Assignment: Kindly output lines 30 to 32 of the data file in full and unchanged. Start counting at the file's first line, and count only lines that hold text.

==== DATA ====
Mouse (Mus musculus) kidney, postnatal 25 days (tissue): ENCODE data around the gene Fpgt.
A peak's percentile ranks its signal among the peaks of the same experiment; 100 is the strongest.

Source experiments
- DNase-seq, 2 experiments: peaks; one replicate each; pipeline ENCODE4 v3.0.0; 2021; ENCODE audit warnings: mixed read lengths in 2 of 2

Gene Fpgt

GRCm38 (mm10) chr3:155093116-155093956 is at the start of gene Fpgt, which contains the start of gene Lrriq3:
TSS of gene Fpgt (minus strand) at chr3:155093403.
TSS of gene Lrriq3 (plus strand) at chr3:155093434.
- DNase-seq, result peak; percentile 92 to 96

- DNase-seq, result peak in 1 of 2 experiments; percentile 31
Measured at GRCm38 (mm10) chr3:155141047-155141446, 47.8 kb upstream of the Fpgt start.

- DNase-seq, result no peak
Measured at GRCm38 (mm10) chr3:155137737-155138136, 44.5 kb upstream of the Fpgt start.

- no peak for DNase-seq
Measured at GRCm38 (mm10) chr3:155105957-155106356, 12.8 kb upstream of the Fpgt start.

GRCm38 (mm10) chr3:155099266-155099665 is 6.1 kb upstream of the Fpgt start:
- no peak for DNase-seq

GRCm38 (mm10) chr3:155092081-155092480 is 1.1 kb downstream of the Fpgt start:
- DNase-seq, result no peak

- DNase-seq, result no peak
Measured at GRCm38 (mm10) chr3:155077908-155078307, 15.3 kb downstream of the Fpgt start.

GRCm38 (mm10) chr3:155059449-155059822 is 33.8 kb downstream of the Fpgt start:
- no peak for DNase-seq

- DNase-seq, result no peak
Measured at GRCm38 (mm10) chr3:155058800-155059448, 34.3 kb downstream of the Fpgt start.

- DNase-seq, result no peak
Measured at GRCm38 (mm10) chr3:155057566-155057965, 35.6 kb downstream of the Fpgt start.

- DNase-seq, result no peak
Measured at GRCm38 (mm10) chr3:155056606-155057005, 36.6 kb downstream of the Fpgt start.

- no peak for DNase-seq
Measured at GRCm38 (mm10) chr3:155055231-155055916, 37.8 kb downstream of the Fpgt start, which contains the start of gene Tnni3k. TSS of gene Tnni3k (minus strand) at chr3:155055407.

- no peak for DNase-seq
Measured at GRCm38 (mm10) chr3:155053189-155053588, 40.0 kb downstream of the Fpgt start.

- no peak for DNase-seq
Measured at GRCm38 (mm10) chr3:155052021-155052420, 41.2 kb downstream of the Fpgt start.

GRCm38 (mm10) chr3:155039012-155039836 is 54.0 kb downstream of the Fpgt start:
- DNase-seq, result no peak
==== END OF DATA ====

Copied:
- no peak for DNase-seq
Measured at GRCm38 (mm10) chr3:155055231-155055916, 37.8 kb downstream of the Fpgt start, which contains the start of gene Tnni3k. TSS of gene Tnni3k (minus strand) at chr3:155055407.

- no peak for DNase-seq